Passengers:930 Best for: Grown-ups looking for a food- and destination-focused cruise that doesn’t cost the earth. (Viking caters to travelers 55 and older, and no children are allowed on board.)
Sails: Bermuda, The Caribbean, The Mediterranean, Northern Europe, New England and Canada, South America
At a Glance: Launched in 2016, the second of Viking’s ocean ships is virtually identical to its sister ship the Viking Star. Think destination-focused itineraries, onboard lectures, elegant Scandinavian design, and some of the best food at sea.
While many cruise ships seem to have a more-is-more design aesthetic, Viking goes all in on Scandinavian simplicity with warm, blond woods of juniper and ash, low-slung furniture, and made-for-Instagram statement pieces by big-name designers like Frank Gehry and Mario Bellini.
Light-strewn and decked out in blue-and-white striped fabric headboards and navy leather-covered coffee tables, the 464 chic staterooms are roomy enough for you to hole up in with a book on sea days: Sizes range from a 270-square-foot veranda cabin to a 757-square-foot Explorer’s Suite, which has a wraparound balcony and a deep soaking tub. Bonus: Since every stateroom has a veranda, you can eat your room service omelets al fresco.
In keeping with Viking’s no-nickel-and-diming philosophy, everything from unlimited WiFi to alternate restaurant dining to yoga and Pilates classes is wrapped into your cruise fare. Beer and house wine at dinner are also complimentary, as is one shore excursion per port of call. The free options tend to be tours that take you through the highlights of a destination, while more involved outings—like an off-road 4x4 adventure in Seville, for example—generally cost extra.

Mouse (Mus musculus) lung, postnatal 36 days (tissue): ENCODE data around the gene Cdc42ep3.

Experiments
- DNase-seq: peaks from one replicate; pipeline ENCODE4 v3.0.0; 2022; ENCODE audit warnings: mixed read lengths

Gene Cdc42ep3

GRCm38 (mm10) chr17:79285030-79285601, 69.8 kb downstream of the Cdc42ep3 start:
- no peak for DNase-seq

Food and wine are a priority on this ship, so even if you spent your entire voyage ordering classics like poached salmon at the main dining room or grazing on the excellent sushi at the World Café’s buffet, you’d probably be satisfied. But the other options are too good to skip. Make a reservation at Manfredi’s for Italian fare like beef tartare topped with a quail egg or bistecca Fiorentina. The five-course tasting menu at the Chef’s Table rotates every three days, so you can make repeat visits: “Erling’s Scandinavian Bistro” menu has some truly unique dishes like reindeer-meat stuff ravioli floating in consommé, beetroot granita, and lamb wrapped in cabbage—all paired with wines. The Kitchen is the only restaurant that charges a fee, and that’s because the experience is part meal, part excursion. Passengers go shopping at a local market with the ship’s chefs—say, La Boqueria in Barcelona—then help them prepare the meal for dinner.
There’s no casino onboard, so guests spend their sea days at one of the two main pools. The one at the center of the ship has a retractable roof, but the real stunner is the infinity pool, which cantilevers off the back. For cloudy days, there’s thalassotherapy pool and hot tub in the thermal suite at the spa (access is complimentary), where you can also visit the snow grotto—perfect after a stint in the sauna.